Edward Cline: Carried Away

tookerm —  May 18, 2012 — Leave a comment

Carried Away

You have a fight with your wife. It’s the worst of a string of previous fights that have been going on for several weeks. You slam the front door and get into the cab of your 1973 Ford pickup, then squeal the tires as you race out of the driveway. You don’t really have a particular destination in mind, just kind of driving where the road will take you. Down the pot-hole riddled two-lane highway, past deserted convenience stores, and homeless people walking the streets. This was the side of town you did your best to avoid while growing up. Never thought you would call it home. As the miles add up, you keep thinking of all the smart-mouth comments you wish you would have thought of during the fight, then replay it in your head to make you sound like some tough guy actor.

The neon sign glows a couple miles ahead as an old George Strait song, “Carried Away,” starts to flow from the speakers. You think about the times you would play and sing this exact song for your wife when the two of you had started dating—back when your dreams were still alive. As you sang the part “Nothin’ matters but bein’ with you,” her brown eyes would light up and tiny dimples would flash onto her cheeks. It’s been awhile since you have played your guitar for her. You let her younger image linger in your mind a few seconds longer before pulling over at Bill’s.

Faded blue and green beer posters hang on the front windows. The bell jingles when you open the door to walk in. Since it’s a Friday night, the bar is pretty full of middle-aged blue and white collar workers. A single stool is open on the farthest end of the bar, so you make your way over. The guy beside you starts trying to make small talk as you wait for the bartender to take your order.

“Rough day at the office,” he says.

You’re in no mood to talk, but you do your best to be polite. “I bet.”

“Most of these people don’t know how good they have it.” The ice in the man’s glass clinks as he sets it down.

“Nope, they don’t.”

You look at the rolled-up sleeves of the guy’s white dress shirt, his navy blue tie hanging loosely around his neck. He seems like the type that had everything handed to him as a kid. He’s trying to act like he’s had it rough, but he seems too young to have gone through anything serious. Probably just graduated from law school and is in his first week at a local firm. You swivel the bar stool to the left, facing away from him.

The black and white pictures on the wall catch your attention. There are three of them, all in cheap wooden frames. They look like they’re from the 50s. You imagine the guy standing in front of the bar’s sign is Bill. Something about his face reminds you of your father, who used to come home in drunken fits of rage, taking out his anger on you and your mom. Your finger traces a scar above your left eyebrow you got from a broken bottle when you were eleven; the night you swore you wouldn’t become him. Your stomach starts to churn but you try to fight off the nausea sweeping over you.

A lot of commotion starts coming from the pool tables in the back. You crane your neck to see past everyone else being nosy. A girl in a white tank top and blue jeans is yelling and crying in the middle of two low-life guys. The kind that look like they pump steroids and go to the gym everyday because they have no real job. Other people join in the fight, screaming. Then the first punches are thrown. The snap of pool sticks can be heard. The light with the off-white stained-glass hanging over the pool table shatters. The pieces scatter across the green velvet top of the table. A few big guys emerge from the “Authorized Personnel Only” door from behind the bar. They must be at least six-five, two-twenty. It’s now that you realize the bar is full of losers and nobodies, so you stand up, leave a tip on the counter, and walk out the front door.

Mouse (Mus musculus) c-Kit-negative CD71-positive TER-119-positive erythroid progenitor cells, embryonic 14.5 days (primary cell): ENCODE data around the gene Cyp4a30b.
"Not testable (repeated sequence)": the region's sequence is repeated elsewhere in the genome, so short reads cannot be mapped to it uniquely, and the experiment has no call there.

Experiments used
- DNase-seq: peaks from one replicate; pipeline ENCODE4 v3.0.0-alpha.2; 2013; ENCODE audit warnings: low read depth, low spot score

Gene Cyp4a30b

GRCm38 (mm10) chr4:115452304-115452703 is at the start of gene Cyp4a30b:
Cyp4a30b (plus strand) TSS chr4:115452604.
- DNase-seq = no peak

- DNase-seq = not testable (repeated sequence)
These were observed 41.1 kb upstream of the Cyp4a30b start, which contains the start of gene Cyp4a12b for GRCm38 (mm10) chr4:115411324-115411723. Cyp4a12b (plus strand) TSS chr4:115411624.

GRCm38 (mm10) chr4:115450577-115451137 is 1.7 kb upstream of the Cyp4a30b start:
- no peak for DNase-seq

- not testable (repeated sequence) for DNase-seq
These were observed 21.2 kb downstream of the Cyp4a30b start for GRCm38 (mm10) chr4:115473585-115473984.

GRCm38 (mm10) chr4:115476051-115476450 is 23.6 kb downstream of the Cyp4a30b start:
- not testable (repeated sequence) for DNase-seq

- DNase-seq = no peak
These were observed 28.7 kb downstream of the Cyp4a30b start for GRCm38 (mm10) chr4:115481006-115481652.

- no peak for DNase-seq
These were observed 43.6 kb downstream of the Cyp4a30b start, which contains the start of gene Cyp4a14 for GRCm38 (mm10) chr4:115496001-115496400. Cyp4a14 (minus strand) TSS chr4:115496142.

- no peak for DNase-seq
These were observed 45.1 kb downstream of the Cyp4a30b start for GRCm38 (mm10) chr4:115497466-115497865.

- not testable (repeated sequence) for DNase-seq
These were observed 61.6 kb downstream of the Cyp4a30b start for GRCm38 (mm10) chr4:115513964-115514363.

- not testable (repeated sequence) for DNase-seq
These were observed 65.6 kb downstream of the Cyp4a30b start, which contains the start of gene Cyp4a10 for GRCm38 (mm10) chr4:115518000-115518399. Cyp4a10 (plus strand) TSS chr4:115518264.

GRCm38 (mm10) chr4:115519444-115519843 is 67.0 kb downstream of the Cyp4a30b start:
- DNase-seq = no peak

You climb back into the truck and look at the clock: 9:57 P.M. It’s been over an hour since the argument, so you decide to head back home. After ten minutes, the gas light dings and flashes on the dash. You pull over to a Kangaroo station. You fill up the tank and pay the attendant. On your way to the truck, you decide you’ll march right into the house, get the guitar, and make things better with a song.

You finally arrive on the street your house is on. You slow the truck down to about twenty-five. As you near the driveway, you notice your wife’s Corolla is gone. Your heart starts to pound like it was earlier. The sound of rushing bloods echoes in your eardrums. You jump out the cab of the truck, slamming the door before hitting the ground. The blue chips of gravel crunch under your work boots. You climb the steps to the front door, unlock it, and walk in. Standing in the foyer, you can see the kitchen and the living room. You have never seen such a stripped home. Everything that could have possibly fit into her car was taken. The coffee maker, the silverware and dishes, the DVD players, the flat-screen television, the couch pillows, and lamps. The couch and recliners have slashes through the cushions, the white stuffing spread over the floor.

You walk down the hall and into the master bedroom. All the picture frames are gone, the alarm clock on the night stand is missing, and of course, all her clothes. Two black guitar cases are lying on the other side of the bed with the clasps unlatched. You stumble through the doorway and pray to God that she left the guitars.

 

Edward Cline is in the Creative Writing program at North Carolina State University. This is is first publication.

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